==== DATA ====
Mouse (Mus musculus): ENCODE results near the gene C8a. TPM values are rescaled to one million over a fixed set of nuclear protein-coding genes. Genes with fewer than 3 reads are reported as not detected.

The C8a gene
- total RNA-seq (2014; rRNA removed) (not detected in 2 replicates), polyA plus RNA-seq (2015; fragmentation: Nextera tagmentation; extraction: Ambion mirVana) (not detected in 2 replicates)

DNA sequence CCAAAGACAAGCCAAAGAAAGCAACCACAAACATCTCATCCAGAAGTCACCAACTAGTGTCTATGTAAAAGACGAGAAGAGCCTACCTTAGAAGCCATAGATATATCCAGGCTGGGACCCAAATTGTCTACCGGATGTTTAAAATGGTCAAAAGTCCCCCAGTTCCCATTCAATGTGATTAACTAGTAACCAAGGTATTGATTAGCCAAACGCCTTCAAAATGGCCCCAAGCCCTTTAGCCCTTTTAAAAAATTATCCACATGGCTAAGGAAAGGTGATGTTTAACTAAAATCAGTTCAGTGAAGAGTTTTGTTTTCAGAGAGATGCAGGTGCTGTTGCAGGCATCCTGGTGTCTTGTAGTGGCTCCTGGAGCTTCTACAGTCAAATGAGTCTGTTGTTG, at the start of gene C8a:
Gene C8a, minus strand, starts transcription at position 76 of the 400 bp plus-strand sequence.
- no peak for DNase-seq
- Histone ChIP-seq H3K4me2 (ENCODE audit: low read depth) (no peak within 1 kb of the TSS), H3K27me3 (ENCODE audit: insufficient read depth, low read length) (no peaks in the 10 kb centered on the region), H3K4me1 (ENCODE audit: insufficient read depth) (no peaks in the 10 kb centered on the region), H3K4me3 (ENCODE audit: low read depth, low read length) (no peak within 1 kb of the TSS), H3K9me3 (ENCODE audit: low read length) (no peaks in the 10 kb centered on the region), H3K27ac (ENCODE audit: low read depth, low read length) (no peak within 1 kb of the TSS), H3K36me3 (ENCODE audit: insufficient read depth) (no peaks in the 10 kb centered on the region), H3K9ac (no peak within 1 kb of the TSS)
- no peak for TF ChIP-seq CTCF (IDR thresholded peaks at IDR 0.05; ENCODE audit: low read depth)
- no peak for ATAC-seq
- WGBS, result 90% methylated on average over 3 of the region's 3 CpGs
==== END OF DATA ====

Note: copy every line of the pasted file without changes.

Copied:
Mouse (Mus musculus): ENCODE results near the gene C8a. TPM values are rescaled to one million over a fixed set of nuclear protein-coding genes. Genes with fewer than 3 reads are reported as not detected.

The C8a gene
- total RNA-seq (2014; rRNA removed) (not detected in 2 replicates), polyA plus RNA-seq (2015; fragmentation: Nextera tagmentation; extraction: Ambion mirVana) (not detected in 2 replicates)

DNA sequence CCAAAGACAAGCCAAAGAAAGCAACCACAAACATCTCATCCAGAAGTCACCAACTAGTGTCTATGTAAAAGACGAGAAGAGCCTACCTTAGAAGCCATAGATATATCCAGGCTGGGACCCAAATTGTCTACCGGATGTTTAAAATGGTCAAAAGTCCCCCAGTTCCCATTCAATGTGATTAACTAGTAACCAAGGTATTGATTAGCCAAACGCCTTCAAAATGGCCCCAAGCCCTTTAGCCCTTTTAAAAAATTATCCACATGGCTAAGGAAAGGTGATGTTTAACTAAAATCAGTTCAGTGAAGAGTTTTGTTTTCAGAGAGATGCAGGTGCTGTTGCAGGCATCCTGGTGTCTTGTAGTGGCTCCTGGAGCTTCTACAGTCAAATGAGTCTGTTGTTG, at the start of gene C8a:
Gene C8a, minus strand, starts transcription at position 76 of the 400 bp plus-strand sequence.
- no peak for DNase-seq
- Histone ChIP-seq H3K4me2 (ENCODE audit: low read depth) (no peak within 1 kb of the TSS), H3K27me3 (ENCODE audit: insufficient read depth, low read length) (no peaks in the 10 kb centered on the region), H3K4me1 (ENCODE audit: insufficient read depth) (no peaks in the 10 kb centered on the region), H3K4me3 (ENCODE audit: low read depth, low read length) (no peak within 1 kb of the TSS), H3K9me3 (ENCODE audit: low read length) (no peaks in the 10 kb centered on the region), H3K27ac (ENCODE audit: low read depth, low read length) (no peak within 1 kb of the TSS), H3K36me3 (ENCODE audit: insufficient read depth) (no peaks in the 10 kb centered on the region), H3K9ac (no peak within 1 kb of the TSS)
- no peak for TF ChIP-seq CTCF (IDR thresholded peaks at IDR 0.05; ENCODE audit: low read depth)
- no peak for ATAC-seq
- WGBS, result 90% methylated on average over 3 of the region's 3 CpGs